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Palm OS Launcherfest Part 2: Hi-Launcher, AppShelf, Facer 2.0 and ZLauncher
Posted May. 2004 By Tanker Bob

Introduction

The Palm OS software market never stands still. Since our last launcher round-up, two new launchers have shown increased popularity and one of our previous entries underwent a major upgrade. Our top finisher also upgraded. I took them all for a spin around the block on my Palm Tungsten¦T3

Hi-Launcher 2.2

I'll start with Hi-Launcher because it isn't a standard-type launcher. Hi-Launcher is more of a popup favorites list. In fact, it shares similar functionality with ZLauncher's QuickLaunch Anywhere utility but takes it to a higher level. Hi-Launcher's author, Radoslaw Nowak, says that it brings Windows' Start Menu-like functionality to the Palm. You may recognize Mr. Nowak as the developer of the very popular Butterfly used to customize/colorize your Palm's display.

Hi-Launcher configures simply enough. The user should first set the activation trigger used to popup the menu system. These triggers can be hard buttons, silkscreen buttons, or silkscreen swipes. Hard button presses can also be set to activate by holding the button down so that primary PIM functions may be accessed upon simple momentary button presses.

Hi-Launcher requires menu configuration from scratch. It does not import categories from the Palm launcher. You create the menu items from a set of pull-down lists. The first pull-down defines the type of entry while the second provides a list of possibilities of that type from which to choose. Although simple to use, this process can be tedious if you add a large number of apps. Because of this and the limitations of screen real favorite estate, HL is best used with select favorite apps rather than as a comprehensive launcher for your entire collection. Besides standard apps, HL can present DAs and a variety of system functions like backlight control and soft resets. HL allows the user to make excellent use of color to differentiate between app groups on the menus, and even includes dividers and titles if desired. The menu items can also have the app icons on them for quick recognition. The net result can be as attractive as it is functional.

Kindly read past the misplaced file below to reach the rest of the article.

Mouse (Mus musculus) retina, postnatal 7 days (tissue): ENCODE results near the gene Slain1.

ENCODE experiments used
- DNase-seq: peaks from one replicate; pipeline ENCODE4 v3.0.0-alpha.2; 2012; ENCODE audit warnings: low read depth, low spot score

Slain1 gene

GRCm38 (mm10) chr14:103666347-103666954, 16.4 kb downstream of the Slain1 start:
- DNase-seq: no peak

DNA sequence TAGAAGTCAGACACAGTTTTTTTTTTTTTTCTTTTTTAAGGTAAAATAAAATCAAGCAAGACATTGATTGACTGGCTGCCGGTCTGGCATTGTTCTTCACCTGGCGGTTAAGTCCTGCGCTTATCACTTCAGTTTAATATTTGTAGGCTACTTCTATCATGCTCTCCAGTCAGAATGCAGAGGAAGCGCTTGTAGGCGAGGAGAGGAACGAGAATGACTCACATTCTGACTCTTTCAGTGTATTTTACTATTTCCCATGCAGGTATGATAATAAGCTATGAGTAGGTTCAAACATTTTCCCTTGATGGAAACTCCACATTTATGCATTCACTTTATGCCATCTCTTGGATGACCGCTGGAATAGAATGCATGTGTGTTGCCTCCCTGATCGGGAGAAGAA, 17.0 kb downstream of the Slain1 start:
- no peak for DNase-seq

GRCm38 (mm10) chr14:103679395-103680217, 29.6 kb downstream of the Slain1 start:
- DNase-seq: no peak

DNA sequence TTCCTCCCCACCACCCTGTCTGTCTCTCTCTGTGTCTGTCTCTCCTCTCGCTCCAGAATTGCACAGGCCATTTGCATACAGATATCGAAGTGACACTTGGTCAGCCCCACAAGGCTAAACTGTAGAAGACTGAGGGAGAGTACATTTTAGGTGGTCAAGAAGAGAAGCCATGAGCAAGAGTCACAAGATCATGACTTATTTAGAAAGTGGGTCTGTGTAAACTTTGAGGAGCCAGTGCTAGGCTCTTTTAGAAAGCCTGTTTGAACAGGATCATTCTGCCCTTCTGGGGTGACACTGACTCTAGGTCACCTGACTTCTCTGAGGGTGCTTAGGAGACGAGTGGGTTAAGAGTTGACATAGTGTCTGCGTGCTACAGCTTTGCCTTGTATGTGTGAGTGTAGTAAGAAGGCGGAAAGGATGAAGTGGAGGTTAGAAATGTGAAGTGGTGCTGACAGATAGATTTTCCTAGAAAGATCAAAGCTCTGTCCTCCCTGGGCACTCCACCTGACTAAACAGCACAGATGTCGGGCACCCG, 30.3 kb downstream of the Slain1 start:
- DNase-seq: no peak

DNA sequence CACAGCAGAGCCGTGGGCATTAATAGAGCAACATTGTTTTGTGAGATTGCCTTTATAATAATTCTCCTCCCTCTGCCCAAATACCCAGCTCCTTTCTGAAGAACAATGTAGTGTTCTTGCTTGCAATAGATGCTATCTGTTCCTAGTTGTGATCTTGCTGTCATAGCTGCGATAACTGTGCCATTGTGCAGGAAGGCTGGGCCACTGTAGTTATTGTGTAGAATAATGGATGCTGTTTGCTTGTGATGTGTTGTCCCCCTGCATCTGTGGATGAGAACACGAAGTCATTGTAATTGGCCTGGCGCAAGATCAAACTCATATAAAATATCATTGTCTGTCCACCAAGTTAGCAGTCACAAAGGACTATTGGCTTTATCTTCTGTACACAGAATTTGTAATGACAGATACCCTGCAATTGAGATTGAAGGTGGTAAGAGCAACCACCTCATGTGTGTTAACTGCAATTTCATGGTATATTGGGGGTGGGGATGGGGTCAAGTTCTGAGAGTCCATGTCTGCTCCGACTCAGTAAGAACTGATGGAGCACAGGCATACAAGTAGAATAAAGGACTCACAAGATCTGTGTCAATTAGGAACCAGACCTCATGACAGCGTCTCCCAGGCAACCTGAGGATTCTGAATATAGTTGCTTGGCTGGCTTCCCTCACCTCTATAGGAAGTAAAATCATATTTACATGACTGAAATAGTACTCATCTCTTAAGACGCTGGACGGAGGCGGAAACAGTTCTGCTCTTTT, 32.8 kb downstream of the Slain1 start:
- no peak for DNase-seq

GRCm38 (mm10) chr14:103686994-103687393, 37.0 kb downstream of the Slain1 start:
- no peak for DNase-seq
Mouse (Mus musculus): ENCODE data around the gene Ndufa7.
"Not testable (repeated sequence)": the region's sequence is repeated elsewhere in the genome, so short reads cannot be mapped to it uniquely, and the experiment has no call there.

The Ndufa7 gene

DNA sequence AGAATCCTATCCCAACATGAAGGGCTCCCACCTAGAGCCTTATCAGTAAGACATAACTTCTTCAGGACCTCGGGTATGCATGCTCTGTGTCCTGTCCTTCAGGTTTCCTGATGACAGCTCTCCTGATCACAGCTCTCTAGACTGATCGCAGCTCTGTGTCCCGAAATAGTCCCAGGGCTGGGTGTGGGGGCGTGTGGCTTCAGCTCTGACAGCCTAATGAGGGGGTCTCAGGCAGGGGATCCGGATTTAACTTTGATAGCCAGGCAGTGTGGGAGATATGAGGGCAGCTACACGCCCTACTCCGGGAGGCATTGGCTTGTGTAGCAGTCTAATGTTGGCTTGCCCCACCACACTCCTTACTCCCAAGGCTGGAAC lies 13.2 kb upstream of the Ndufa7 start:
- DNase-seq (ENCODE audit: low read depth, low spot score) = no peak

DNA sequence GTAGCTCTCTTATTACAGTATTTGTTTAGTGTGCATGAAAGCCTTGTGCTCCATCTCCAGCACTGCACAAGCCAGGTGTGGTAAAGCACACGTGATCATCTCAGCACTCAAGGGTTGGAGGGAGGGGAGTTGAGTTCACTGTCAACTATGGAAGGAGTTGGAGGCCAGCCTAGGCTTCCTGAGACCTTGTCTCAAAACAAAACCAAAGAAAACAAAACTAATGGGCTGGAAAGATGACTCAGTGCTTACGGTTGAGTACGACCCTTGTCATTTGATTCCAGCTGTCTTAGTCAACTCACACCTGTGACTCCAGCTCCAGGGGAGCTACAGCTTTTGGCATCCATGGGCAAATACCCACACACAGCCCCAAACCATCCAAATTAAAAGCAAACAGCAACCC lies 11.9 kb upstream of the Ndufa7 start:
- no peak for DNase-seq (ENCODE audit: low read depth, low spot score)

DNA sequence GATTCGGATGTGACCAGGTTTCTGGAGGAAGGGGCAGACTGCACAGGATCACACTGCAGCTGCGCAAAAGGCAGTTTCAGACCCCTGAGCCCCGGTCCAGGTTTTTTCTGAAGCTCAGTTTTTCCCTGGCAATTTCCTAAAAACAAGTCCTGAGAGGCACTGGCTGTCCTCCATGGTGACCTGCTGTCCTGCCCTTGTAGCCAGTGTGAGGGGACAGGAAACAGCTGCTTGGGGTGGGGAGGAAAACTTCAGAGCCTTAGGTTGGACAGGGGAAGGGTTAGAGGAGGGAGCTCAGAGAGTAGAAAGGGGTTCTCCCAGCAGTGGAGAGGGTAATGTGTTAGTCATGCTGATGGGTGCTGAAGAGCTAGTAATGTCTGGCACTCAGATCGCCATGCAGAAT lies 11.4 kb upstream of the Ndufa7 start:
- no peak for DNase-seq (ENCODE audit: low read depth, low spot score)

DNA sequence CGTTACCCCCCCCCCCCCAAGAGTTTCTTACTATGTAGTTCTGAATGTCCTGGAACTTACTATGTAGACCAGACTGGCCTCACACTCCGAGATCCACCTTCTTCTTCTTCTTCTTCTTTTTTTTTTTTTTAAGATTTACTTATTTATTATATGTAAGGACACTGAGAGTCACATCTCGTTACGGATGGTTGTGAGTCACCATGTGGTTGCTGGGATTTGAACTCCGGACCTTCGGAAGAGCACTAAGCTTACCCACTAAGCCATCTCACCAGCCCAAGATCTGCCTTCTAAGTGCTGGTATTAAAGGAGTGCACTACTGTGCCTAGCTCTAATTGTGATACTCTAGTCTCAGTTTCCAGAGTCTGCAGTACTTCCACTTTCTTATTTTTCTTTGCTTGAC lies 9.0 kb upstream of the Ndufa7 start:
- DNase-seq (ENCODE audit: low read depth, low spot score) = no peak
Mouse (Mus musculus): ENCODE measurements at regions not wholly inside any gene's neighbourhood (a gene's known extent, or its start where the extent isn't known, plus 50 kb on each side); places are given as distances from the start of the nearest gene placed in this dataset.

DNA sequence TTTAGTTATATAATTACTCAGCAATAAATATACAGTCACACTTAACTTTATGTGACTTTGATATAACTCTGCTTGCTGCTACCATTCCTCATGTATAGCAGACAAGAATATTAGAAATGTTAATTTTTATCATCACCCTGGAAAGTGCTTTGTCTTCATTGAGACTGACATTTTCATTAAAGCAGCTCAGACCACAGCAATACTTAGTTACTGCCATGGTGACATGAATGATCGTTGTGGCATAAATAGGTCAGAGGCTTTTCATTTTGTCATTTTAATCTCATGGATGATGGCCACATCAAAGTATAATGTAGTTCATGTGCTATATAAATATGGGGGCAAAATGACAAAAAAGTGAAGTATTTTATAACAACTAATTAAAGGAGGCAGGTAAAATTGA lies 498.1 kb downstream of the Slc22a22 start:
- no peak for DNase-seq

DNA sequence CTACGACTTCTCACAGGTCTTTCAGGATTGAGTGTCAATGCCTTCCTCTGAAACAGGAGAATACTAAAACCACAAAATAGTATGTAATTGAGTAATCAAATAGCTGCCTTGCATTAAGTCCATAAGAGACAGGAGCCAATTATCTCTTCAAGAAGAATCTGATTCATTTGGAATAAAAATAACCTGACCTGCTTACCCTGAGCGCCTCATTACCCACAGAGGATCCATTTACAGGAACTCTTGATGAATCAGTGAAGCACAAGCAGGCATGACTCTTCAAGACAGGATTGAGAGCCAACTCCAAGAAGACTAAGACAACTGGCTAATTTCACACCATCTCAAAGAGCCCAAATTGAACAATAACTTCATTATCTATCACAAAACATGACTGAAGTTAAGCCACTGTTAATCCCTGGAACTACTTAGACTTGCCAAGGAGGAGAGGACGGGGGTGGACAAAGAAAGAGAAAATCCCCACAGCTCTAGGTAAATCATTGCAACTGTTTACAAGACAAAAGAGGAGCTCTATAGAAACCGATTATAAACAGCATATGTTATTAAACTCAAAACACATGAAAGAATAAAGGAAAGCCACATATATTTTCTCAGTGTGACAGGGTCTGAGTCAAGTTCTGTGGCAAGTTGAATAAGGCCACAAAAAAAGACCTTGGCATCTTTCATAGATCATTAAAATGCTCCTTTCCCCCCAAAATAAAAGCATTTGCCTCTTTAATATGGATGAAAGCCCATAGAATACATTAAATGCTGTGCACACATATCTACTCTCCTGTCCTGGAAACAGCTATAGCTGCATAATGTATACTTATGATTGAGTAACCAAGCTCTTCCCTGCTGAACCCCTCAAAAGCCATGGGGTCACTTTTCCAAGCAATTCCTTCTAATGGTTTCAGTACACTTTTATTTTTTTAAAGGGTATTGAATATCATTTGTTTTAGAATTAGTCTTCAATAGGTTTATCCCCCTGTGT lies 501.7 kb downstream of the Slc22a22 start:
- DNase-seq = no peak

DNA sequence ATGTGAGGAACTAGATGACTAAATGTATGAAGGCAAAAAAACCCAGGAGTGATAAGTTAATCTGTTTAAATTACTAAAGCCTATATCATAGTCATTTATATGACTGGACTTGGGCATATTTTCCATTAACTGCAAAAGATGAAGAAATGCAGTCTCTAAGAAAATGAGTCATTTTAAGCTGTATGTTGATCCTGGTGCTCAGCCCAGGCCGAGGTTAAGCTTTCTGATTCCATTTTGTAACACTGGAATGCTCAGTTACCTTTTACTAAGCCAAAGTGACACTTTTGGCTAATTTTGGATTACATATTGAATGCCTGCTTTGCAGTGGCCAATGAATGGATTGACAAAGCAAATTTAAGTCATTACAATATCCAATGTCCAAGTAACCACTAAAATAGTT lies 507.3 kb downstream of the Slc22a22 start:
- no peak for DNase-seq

Part of HL's power lies in its nested folders, much like Windows' Start Menu. Like Windows, this can also be a significant weakness if taken too far. Even with appropriate use of color, clutter becomes an issue.

Actual operation proved very slick. The menu pops up over any application to present functions that you decided would be useful or jump to other apps. You can also set a hard button or silkscreen button/swipe to jump to the last app used. You last-use can filter apps to not be picked up for this last-use function, like your primary launcher and apps assigned to hard buttons.

I found most of the functions and basic setup intuitive. The online docs cover the functions with appropriate screen shots. The setup program makes nice use of context-sensitive help, wherein I learned how to kludge together a list of multiple recent apps like McPhling. However, it doesn't make much sense to nest the menus deeper than your native launcher. For instance, I can get to any app in, including the Home button ZLauncher from within any other app in 3 taps at most, including the Home button. So for me, it would be pointless to nest menus deeper than one level down in Hi-Launcher. That's the way I have it setup in the illustration.

Overall, Hi-Launcher proved a useful tool. I've read on the forums that some use Hi-Launcher as a supplement to their primary launcher. I can certainly see how that would be helpful, having used it to bounce around as I wrote this review. I believe that Hi-Launcher shines best as a favorites popup rather than as a repository for your entire app collection, unless you have a meager collection. You can pick it up for $14.95.

Pros :

Intuitive setup
Instant of access to your most-used apps or system functions
Very flexible
Runs unobtrusively in the background

Cons :

Inherits most of the weakness of the Windows' Start Menu, especially clutter and lots of taps to get through the subfolders.

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NEXT -> AppShelf

 
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